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Lauren Handy, activists continue protests, Congress amplifies calls for action

Ed. note: Some photographs in this report contain graphic images displayed by protestors.

Activist Lauren Handy called on Washington, D.C. officials Friday to autopsy the bodies of unborn babies she says might have been killed through illegal abortion procedures. Handy spoke at a rally outside the office of the city’s Chief Medical Examiner, which led to tense moments between demonstrators and police.

One demonstrator at the rally urged Washington, D.C., Cardinal Wilton Gregory to formally request that after an autopsy, those bodies be turned over to the Archdiocese of Washington for burial.

Lauren Handy, center, with protestors April 8 outside the Washington, D.C., Office of the Chief Medical Examiner. Credit: Joe Slama/The Pillar.

Handy spent eight hours in federal custody last month, and is facing the prospect of more than a decade in federal prison. She has also been at the center of a global media firestorm.

But the activist spoke at a noon rally in front of the Office of the Chief Medical Examiner in DC on Friday to demand that the bodies, which Handy says she recovered from a medical waste company March 25, receive autopsies and that their causes of death be determined.

“It’s amazing to see how we can come together from across the aisle, from across the political spectrum, to demand justice for the five,” Handy told the crowd, a red scapular and crucifix dangling conspicuously from her neck next to a large “DIVEST FROM BIG ABORTION” button.

“There is hope, and there is healing, and there is love, and there is beauty,” Handy said. “We can create safe and sustainable communities for all of us. May God have mercy on us.”

Terrisa Bukovinac, founder of Progressive Anti-Abortion Uprising, spoke alongside Handy, and emphasized her horror at what they had seen two weeks prior.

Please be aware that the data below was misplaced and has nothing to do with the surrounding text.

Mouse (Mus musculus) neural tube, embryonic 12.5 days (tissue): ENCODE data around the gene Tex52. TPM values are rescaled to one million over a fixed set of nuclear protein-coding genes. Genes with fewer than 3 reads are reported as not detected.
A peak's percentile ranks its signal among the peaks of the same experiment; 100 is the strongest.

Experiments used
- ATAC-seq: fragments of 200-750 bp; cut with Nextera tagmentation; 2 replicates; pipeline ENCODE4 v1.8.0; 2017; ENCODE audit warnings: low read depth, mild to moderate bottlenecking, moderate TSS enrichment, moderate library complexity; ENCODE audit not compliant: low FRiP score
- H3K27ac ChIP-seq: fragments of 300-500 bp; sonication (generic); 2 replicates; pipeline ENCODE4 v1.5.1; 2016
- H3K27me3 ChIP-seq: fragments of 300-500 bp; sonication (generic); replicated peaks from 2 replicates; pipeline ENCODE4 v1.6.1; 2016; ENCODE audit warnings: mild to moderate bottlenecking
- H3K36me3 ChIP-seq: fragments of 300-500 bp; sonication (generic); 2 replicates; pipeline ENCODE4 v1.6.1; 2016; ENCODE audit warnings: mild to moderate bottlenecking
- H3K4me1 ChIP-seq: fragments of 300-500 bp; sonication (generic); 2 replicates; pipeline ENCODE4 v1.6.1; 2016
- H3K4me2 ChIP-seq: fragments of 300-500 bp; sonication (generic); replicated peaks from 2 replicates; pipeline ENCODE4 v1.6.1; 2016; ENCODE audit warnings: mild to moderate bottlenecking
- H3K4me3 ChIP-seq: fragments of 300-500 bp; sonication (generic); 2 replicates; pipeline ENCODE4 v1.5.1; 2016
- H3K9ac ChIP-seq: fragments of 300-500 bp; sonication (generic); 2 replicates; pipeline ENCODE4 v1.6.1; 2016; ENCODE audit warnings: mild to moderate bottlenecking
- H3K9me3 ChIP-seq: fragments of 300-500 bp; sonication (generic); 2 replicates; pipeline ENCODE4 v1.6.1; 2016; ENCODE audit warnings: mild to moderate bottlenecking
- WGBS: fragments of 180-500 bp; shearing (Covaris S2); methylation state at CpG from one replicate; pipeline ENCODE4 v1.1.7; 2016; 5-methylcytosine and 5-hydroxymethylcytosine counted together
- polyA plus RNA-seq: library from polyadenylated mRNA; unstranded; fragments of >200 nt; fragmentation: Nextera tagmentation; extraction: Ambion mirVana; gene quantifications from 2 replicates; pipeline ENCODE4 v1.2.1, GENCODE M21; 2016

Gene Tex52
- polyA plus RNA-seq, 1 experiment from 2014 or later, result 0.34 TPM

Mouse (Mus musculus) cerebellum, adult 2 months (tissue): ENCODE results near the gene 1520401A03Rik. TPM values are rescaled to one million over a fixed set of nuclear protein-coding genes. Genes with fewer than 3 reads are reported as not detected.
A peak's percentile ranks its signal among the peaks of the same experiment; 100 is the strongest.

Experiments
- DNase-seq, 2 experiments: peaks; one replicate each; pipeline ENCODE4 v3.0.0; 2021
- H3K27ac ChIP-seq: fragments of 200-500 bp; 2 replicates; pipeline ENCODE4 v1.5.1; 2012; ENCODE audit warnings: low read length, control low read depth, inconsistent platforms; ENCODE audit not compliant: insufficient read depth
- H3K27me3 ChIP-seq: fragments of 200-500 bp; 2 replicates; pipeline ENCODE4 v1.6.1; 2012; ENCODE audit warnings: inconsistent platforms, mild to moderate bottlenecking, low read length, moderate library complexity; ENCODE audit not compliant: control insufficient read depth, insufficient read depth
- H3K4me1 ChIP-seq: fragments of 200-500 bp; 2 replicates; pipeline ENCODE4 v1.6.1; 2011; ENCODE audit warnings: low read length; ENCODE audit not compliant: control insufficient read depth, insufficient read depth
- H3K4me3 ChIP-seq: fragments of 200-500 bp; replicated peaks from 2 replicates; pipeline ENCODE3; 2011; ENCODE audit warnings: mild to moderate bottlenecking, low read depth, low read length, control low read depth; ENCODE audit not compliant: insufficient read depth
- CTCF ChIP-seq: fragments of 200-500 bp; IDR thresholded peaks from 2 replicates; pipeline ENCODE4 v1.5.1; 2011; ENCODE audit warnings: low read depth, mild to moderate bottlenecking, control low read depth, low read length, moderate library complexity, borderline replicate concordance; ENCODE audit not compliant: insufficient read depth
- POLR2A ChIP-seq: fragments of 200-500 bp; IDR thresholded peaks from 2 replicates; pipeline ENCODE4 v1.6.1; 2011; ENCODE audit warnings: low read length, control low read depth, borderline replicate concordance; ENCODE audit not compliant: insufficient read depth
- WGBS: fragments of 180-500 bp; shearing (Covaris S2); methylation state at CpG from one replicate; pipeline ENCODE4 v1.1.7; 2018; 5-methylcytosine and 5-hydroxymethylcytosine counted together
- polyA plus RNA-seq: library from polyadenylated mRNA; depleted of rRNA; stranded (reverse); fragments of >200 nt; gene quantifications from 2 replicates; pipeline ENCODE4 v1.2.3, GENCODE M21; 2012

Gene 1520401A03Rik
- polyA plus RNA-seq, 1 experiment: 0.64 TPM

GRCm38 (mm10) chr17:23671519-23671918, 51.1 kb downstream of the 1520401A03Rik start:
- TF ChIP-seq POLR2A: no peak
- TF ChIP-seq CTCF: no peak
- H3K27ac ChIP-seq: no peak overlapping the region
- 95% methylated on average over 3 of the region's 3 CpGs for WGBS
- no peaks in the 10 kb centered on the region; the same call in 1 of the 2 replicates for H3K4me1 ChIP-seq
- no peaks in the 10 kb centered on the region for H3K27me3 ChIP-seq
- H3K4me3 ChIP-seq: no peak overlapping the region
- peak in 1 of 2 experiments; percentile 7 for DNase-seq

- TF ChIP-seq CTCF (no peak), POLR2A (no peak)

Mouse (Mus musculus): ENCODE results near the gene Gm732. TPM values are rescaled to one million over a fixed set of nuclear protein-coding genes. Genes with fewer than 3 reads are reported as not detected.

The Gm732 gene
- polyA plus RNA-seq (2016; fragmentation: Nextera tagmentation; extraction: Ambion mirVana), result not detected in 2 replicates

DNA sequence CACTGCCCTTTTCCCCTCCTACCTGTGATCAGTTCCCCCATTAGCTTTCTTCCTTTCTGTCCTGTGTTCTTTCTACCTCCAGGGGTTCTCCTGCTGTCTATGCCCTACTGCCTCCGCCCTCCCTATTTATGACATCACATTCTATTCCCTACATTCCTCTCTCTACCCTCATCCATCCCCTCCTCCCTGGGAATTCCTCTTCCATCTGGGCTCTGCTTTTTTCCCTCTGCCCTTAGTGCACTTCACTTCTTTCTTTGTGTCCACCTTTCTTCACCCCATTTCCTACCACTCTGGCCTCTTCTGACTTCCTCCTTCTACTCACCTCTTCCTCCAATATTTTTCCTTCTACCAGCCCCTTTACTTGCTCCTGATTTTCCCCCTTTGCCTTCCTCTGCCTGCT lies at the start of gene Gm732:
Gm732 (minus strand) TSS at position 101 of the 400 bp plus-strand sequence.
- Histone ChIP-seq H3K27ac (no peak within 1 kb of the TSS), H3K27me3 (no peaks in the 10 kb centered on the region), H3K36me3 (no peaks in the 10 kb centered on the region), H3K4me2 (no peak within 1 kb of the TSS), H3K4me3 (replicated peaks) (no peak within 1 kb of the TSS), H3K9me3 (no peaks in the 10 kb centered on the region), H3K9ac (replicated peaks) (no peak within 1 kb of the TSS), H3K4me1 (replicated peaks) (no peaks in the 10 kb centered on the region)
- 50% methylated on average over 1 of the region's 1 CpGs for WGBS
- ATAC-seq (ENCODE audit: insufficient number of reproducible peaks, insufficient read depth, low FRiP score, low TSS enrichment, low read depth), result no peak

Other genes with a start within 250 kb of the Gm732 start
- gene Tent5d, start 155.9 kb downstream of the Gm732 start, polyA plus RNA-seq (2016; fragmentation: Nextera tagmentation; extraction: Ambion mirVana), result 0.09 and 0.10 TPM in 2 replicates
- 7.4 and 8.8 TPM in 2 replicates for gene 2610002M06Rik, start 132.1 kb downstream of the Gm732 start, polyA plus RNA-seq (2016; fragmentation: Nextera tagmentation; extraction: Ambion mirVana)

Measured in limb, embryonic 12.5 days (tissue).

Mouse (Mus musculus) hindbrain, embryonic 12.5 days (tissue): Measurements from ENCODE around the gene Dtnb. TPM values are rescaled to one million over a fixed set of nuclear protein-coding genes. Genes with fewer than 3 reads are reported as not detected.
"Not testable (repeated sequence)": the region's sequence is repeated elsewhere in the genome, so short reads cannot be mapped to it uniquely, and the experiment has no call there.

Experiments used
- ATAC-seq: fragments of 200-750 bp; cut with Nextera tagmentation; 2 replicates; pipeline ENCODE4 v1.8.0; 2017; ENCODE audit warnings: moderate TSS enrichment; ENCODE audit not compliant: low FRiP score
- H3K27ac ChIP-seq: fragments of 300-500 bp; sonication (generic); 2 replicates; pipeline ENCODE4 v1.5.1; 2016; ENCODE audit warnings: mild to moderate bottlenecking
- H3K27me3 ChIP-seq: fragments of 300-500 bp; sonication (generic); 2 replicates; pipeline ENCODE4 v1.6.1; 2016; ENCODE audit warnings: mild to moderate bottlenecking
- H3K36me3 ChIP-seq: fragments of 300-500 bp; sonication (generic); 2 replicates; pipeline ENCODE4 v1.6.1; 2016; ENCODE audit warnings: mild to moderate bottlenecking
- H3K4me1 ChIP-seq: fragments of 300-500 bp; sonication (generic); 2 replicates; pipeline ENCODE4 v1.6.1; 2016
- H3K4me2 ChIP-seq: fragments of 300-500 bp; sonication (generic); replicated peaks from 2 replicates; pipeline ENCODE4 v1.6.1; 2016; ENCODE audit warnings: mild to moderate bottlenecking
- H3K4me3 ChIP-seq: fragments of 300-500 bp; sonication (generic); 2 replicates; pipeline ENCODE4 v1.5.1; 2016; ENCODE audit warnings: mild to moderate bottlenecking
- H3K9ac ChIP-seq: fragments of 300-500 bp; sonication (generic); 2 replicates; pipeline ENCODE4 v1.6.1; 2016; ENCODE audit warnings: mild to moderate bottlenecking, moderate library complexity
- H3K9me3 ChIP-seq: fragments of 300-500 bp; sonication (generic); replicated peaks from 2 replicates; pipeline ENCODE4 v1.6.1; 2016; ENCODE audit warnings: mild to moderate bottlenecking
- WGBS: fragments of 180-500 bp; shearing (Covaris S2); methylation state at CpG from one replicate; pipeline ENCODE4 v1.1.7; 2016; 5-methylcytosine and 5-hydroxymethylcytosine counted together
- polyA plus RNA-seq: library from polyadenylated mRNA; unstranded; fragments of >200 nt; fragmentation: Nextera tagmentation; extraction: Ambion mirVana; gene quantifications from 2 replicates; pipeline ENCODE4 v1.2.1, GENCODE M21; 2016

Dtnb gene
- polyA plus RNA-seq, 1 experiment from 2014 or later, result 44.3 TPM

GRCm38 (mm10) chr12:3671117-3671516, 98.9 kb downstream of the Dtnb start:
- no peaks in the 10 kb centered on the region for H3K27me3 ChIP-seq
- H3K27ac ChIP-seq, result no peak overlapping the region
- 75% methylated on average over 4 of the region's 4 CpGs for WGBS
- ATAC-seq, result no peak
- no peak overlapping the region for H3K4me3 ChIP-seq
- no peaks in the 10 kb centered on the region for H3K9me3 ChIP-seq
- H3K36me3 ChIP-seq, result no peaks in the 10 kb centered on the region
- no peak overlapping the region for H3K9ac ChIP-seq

“We opened the plastic containers that contained the babies that are pictured in front of you today,” Bukovinac told the crowd, referring to graphic images of each child displayed on large posters. “It’s definitely the worst experience of my life.”

“We’ve been anti-abortion activists for many years. We’re tough activists: we’ve been arrested, we have been assaulted,” Bukovinac continued.

“But I don’t think either of us were prepared for what we were about to see. Our heart breaks for these babies, and for their parents. We know that no one wants this for themselves, or for their child, that this is a symptom of a deep problem in our society.”

Bukovinac also emphasized the lack of resources for pregnant women in the area.

“In Washington D.C., east of the Anacostia River, there is a maternity desert. There is no help for some of these moms. And so we are that lifeline,” she said in describing their rescue operations. “We are taking a final opportunity to try to connect people who are in these vulnerable circumstances from exploitation by killers like Santangelo.”

Dr. Cesare Santangelo is the physician at Washington Surgi-Center.

Some protestors carried signs with photographs depicting the bodies of unborn children which Handy and Bukovinac say they recovered March 25 from outside the Washington Surgi-Center.

Tension between demonstrators and police officers escalated April 8, as protestors attempted to lay flowers on the steps of the Washington, D.C. medical examiner’s office. Credit: Joe Slama/The Pillar.

The rally ended with activists laying flowers on the steps up to the Medical Examiner’s building. This display was halted, however, when police intervened and told the demonstrators to back off the stairs onto the sidewalk. One side of the staircase was roped off with a police line, but the other side, where activists laid their flowers, was not.

The atmosphere became visibly tense for several minutes as protestors confronted police. No physical altercations occurred. Bukovinac told The Pillar that rally organizers had informed police beforehand of plans to place the flowers on the steps.